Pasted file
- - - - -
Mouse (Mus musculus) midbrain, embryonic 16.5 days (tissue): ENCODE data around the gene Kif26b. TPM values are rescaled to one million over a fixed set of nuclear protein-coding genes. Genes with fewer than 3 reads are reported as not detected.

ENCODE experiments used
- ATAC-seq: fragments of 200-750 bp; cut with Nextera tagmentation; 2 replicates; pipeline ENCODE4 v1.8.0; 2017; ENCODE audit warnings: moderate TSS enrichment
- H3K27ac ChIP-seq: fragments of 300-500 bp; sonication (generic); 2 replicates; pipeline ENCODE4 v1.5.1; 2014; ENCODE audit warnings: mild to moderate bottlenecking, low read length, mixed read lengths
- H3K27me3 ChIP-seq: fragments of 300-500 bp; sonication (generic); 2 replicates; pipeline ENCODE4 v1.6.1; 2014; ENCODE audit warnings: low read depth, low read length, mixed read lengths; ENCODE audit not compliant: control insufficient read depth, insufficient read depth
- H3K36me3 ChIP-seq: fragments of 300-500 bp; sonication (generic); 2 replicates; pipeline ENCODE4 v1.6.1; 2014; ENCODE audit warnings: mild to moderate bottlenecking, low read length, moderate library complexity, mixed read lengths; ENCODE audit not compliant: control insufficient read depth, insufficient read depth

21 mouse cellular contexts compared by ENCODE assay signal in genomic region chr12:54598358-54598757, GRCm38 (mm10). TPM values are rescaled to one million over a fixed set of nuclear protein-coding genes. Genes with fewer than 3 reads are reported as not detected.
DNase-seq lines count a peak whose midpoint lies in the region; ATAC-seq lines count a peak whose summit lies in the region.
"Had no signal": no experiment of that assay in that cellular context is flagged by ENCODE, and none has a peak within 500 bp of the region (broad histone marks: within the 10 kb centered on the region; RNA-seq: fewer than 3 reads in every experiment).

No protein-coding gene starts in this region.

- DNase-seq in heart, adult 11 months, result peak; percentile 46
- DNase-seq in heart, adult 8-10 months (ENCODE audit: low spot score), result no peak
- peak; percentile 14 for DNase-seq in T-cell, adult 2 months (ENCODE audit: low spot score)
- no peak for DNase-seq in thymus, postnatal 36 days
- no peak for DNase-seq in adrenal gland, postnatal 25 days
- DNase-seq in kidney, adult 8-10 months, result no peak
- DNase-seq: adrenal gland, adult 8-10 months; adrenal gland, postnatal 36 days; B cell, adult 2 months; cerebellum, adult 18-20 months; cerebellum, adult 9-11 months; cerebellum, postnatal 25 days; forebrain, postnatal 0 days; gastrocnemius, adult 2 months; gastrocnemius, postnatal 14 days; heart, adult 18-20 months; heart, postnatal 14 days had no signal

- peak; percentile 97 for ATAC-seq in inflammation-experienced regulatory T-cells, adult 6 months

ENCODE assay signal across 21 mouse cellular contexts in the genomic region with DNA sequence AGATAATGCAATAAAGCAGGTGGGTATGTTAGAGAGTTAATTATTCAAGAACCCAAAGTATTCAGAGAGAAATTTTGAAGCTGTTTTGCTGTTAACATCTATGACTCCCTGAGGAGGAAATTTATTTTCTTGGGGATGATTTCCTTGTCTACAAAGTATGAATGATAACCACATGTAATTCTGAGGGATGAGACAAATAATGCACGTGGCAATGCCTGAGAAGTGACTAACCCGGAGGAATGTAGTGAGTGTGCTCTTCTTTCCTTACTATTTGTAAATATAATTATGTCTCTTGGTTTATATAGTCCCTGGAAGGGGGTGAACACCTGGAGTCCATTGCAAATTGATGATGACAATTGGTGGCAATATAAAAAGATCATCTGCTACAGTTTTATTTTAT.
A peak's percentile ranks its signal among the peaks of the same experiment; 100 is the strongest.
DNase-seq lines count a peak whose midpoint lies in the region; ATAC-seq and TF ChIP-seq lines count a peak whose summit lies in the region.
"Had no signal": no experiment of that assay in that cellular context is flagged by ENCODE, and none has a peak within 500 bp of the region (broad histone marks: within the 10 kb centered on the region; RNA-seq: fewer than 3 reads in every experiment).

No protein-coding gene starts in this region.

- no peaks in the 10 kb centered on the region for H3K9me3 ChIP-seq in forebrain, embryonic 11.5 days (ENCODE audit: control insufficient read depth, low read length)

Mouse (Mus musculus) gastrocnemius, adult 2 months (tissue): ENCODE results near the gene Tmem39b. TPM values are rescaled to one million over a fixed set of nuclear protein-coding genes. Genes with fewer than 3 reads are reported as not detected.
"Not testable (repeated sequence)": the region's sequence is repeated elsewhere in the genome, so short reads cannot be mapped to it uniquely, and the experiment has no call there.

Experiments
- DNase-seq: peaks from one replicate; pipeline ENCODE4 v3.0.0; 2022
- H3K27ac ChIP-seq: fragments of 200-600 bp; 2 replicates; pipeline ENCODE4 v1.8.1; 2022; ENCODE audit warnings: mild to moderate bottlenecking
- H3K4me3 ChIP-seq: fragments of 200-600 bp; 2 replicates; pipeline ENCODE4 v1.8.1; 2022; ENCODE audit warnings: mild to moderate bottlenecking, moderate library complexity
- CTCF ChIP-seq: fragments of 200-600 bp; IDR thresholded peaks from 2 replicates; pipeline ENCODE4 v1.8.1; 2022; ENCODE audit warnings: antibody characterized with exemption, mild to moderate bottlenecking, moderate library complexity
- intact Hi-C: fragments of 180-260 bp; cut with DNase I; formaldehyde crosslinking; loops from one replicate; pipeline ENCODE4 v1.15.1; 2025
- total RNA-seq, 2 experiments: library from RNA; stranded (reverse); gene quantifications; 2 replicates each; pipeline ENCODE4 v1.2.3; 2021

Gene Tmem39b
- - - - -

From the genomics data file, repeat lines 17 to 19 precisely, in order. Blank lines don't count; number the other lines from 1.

- DNase-seq: adrenal gland, adult 8-10 months; adrenal gland, postnatal 36 days; B cell, adult 2 months; cerebellum, adult 18-20 months; cerebellum, adult 9-11 months; cerebellum, postnatal 25 days; forebrain, postnatal 0 days; gastrocnemius, adult 2 months; gastrocnemius, postnatal 14 days; heart, adult 18-20 months; heart, postnatal 14 days had no signal

- peak; percentile 97 for ATAC-seq in inflammation-experienced regulatory T-cells, adult 6 months

ENCODE assay signal across 21 mouse cellular contexts in the genomic region with DNA sequence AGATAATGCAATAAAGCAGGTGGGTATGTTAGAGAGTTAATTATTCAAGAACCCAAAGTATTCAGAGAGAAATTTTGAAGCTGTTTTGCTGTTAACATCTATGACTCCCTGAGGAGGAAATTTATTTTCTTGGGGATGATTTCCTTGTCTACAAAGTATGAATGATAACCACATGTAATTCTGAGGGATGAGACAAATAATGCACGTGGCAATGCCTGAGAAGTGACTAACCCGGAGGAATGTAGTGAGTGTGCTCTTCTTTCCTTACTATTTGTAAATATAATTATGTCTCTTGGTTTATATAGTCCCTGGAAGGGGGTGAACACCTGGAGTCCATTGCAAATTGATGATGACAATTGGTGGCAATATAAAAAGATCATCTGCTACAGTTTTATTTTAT.